Mon 26 Apr 2010
I bend over to gather a freshly pulled string of ivy off the lawn and toss it into the yard waste bin. I breath easy. Last year at this time, I was pregnant and stubbornly trying to physically do what I always did. But bending over caused a strange sensation in my belly, a protection, a slight inhale of air that left me winded. “Aw, I can’t even clean up ivy?” I thought, plucking another strand off the scrappy fence in the side yard. The act of rising, of bending and then standing was compromising.
As the summer months wore on, I trudged out to the garden with my watering hose, desperately trying to convince my tomatoes to turn red. (I should have cut them back in August but my brain was like a sieve). The seat of my jeans grew dusty as I found myself time and time again plopping down on the dirt instead of squatting down to garden. Picking herbs from my little collection of herb pots on the back porch seemed like a huge trek from the kitchen. As the weather (which was gorgeous last summer) gave way to an ideal garden season, I found my appetite constantly changing. Salad greens seemed paltry, not enough sustenance for someone growing another human being. They quickly sprouted flowers and became stringy. The peas I grew were unappealing and ended up going to another pea-loving individual (my sister). The tomatillo plant I bought in May grew into an enormous, fence eating, creature that hung heavy with small green fruit. Its shell was like a lamp shade, crinkly and folded around a tiny tomatillo. I finally harvested the plant in October, stuffing as many of the tomatillos into plastic bags as I could before Josh hauled off and uprooted the outrageous plant. I cracked open their papery skins and plucked out the sticky green globes one afternoon and made pork tomatillo soup. This was one of the last bits of cooking I could manage before the weight and burden of pregnancy left me lethargic on the couch. After the baby was born I looked longingly at the bag of rotting tomatillos in my fridge. Such promise! Such a harvest! Such a waste as I tossed them into my yard waste bin.
Similar to my garden, I began growing that summer. I felt myself expanding, widening, my body developing a thick shell. By Fall, the quiet of the leaves and the early onset of dusk matched my behemoth self. “I’m huge,” I would think every week and then only get bigger. Items littered the floor–too much work to bend down and grab them. I tried to avoid looking at myself in a store front window when walking by–an action I normally enjoyed. My neck had meshed with my chin in the way I knew it would; Italian women tend to have weak chins when they put on weight.
After the baby, after a few months, my body began to streamline again. The thickness began to evaporate, the weight of my feet began to lighten, my clothes, thankfully, fit again. Perhaps I can blame it on breastfeeding, on the voracious appetite of my son, but I was lucky and my girth disappeared. My chin re-emerged and no longer matched my neck.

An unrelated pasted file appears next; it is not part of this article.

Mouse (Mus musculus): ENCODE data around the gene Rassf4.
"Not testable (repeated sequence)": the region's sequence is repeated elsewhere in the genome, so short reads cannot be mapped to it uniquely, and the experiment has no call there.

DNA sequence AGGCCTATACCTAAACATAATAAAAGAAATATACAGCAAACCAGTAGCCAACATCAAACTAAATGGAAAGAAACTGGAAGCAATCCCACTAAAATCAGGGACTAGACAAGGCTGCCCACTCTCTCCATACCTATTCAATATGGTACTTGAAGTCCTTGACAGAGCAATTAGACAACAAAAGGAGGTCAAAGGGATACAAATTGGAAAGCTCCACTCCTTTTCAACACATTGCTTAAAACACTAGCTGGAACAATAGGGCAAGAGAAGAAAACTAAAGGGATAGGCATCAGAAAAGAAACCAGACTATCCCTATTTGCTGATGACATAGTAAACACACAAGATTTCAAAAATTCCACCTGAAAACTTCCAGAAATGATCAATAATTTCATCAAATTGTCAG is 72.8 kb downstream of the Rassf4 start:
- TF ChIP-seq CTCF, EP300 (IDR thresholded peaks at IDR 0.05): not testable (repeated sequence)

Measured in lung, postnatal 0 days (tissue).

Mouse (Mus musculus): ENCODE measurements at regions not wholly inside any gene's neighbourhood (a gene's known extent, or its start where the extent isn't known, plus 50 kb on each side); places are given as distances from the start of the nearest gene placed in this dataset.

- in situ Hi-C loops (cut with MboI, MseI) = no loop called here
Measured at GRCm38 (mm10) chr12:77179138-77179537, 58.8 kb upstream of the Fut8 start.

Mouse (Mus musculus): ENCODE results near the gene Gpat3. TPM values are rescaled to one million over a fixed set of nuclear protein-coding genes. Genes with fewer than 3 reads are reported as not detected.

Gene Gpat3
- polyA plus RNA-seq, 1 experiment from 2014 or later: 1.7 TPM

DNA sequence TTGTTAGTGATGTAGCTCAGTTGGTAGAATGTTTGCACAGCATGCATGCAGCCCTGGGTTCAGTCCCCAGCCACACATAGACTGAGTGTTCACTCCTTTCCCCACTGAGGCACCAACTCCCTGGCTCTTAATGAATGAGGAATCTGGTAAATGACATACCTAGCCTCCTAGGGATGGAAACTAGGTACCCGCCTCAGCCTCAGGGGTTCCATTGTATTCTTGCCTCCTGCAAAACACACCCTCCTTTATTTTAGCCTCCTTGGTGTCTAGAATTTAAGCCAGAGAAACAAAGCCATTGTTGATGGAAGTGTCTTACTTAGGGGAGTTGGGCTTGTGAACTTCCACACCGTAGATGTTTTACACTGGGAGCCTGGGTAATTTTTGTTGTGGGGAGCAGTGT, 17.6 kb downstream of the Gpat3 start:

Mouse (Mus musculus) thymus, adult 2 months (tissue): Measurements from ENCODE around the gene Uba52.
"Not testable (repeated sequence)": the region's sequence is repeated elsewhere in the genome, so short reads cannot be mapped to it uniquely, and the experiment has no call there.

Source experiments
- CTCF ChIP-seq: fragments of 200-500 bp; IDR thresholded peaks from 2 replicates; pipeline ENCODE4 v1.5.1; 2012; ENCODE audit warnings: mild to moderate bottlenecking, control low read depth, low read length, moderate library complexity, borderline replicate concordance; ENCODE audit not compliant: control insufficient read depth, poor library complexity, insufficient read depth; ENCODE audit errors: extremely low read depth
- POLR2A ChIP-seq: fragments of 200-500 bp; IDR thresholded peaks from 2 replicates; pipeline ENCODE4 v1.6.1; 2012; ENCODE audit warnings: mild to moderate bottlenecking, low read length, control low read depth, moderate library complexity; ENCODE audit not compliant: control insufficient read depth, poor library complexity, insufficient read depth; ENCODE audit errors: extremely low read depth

Sleep deprivation has caused me to feel fragile…sometimes paper thin. Lying in bed unable to sleep while soft breathing is all around me, I find myself feeling two dimensional…flat. My body shrinks as it makes way for the enormity of raising a child. I feel small and transparent–a whisper of a person. There are times when I rise out of bed at 4am and think: “I’m just not ready for this world, I haven’t spent enough time in the Land of Sleep…I want a break from the real dimension, the weight of life, the peace of not being awake.” When I actually get a large chunk of sleep, (say 6 hours), my mind dreams furiously, churning out images large and loosely unprocessed due to lack of R.E.M.. I wake up exhausted but sated, an actual break from the Real World!
When I was heavy, I was full and thick with night time sleep. My body soaked everything up and clung to it…hair, nails, everything stayed long and thick. Now I feel like a strand, a string, a line. My pants hang in a different way on my new body. The belt loops are hard to pull up when I’m holding a child. Food is sometimes hard to pencil in when I’m factoring in my son’s every need. At restaurants I barely taste what I am eating, so wrapped up in my kid’s every whim that I don’t have to time to savor my food. (Why focus on my Ali Goba when my son just ate his first Indian food off my plate!)
What a relief it is, despite my growing invisibility, to roam the garden again. Unrestrained by weight, my body deftly moves above the trimmed branches of an errant tree. Nature seems brighter then last year, more clear. As my husband and I spread gravel across the alley way on a Saturday morning, our son plays happily in his bouncy chair. It is chilly and we are all dressed in layers. The Chihuahuas start barking at us through the fence, a crow family starts to caw, someone fires up a lawn mower next door…the many dimensions of my life begin to form and pad my body as I silently shovel. This year we have a garden bed and free compost from the city. I’m making baby food and freezing it. Many wonderful women who share the experience of being a parent have entered my life. And I have my body back…